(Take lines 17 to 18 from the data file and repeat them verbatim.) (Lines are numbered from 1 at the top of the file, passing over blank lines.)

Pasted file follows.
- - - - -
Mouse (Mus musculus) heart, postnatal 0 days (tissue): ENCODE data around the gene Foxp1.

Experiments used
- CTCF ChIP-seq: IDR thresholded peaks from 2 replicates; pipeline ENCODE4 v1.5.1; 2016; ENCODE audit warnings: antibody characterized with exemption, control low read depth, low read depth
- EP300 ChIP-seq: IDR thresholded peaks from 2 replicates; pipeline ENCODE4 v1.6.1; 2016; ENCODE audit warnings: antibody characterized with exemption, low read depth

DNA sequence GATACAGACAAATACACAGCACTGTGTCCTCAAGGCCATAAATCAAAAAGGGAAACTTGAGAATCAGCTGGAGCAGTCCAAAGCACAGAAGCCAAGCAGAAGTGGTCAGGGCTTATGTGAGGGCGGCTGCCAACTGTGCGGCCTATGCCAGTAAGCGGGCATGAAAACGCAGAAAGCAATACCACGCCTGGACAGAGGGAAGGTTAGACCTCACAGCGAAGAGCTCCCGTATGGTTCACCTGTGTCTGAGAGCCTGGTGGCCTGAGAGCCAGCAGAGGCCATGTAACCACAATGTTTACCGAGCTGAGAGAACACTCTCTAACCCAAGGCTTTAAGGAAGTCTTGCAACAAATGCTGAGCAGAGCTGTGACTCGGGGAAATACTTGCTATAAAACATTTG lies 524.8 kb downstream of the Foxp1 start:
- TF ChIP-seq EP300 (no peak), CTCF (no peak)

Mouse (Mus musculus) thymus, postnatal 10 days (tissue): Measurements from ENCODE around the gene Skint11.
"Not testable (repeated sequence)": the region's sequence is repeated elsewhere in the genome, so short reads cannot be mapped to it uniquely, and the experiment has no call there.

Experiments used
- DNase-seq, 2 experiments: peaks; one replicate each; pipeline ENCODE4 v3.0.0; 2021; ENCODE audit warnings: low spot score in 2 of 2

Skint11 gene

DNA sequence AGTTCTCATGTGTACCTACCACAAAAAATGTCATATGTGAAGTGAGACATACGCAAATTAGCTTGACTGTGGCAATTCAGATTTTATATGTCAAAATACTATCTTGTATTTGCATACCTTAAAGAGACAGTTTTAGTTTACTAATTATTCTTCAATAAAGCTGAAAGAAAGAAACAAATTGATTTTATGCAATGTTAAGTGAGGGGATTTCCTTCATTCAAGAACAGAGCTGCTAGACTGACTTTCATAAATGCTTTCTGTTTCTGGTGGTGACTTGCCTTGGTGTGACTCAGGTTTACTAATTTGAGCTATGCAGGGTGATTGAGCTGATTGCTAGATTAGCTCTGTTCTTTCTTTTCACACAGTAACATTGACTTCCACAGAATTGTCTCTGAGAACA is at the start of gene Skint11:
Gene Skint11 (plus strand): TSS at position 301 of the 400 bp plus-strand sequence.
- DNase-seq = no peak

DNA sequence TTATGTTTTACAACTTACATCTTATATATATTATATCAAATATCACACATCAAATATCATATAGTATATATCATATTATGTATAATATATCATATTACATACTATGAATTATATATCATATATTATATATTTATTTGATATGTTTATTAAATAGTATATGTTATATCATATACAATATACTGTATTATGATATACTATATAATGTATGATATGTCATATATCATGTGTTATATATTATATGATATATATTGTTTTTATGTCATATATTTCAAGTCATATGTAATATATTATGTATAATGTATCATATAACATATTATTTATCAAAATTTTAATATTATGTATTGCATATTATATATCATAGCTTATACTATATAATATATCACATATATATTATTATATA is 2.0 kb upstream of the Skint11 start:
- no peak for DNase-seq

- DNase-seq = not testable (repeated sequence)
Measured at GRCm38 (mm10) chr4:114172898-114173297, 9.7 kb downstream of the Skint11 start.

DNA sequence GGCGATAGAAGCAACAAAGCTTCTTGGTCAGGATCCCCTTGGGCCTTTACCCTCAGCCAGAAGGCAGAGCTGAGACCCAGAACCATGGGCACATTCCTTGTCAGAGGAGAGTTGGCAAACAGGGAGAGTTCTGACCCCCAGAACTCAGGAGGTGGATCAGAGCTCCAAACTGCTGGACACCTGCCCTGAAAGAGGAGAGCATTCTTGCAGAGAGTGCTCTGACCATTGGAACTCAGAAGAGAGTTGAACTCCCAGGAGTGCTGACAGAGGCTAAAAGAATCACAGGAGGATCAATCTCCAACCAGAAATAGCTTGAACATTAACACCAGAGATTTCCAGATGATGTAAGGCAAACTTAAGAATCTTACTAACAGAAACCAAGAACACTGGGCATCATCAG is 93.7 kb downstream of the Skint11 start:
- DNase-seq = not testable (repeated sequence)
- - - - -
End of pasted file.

- DNase-seq = not testable (repeated sequence)
Measured at GRCm38 (mm10) chr4:114172898-114173297, 9.7 kb downstream of the Skint11 start.